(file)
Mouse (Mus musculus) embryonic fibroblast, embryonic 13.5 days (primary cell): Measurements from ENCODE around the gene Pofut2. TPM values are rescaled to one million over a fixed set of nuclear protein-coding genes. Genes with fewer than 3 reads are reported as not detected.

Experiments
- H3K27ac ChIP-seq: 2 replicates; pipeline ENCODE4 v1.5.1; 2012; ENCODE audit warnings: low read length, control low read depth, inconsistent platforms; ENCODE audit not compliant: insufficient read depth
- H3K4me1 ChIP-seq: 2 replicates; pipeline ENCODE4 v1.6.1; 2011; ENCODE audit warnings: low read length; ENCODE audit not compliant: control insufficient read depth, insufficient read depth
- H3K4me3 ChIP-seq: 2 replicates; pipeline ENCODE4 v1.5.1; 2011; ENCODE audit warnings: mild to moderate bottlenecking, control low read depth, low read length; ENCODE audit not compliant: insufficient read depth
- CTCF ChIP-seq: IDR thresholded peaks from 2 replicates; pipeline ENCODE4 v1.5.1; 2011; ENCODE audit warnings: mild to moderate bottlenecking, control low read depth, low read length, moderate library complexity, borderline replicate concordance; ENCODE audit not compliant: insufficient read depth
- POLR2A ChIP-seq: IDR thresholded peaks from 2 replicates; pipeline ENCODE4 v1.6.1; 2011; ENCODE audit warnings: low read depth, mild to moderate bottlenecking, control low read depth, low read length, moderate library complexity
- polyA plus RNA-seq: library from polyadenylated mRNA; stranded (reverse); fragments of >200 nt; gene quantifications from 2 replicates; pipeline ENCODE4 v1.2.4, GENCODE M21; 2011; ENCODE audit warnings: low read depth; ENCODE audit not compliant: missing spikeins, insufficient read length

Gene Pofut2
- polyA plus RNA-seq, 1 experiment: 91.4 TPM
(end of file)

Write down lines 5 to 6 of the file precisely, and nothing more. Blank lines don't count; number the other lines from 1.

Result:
- H3K4me3 ChIP-seq: 2 replicates; pipeline ENCODE4 v1.5.1; 2011; ENCODE audit warnings: mild to moderate bottlenecking, control low read depth, low read length; ENCODE audit not compliant: insufficient read depth
- CTCF ChIP-seq: IDR thresholded peaks from 2 replicates; pipeline ENCODE4 v1.5.1; 2011; ENCODE audit warnings: mild to moderate bottlenecking, control low read depth, low read length, moderate library complexity, borderline replicate concordance; ENCODE audit not compliant: insufficient read depth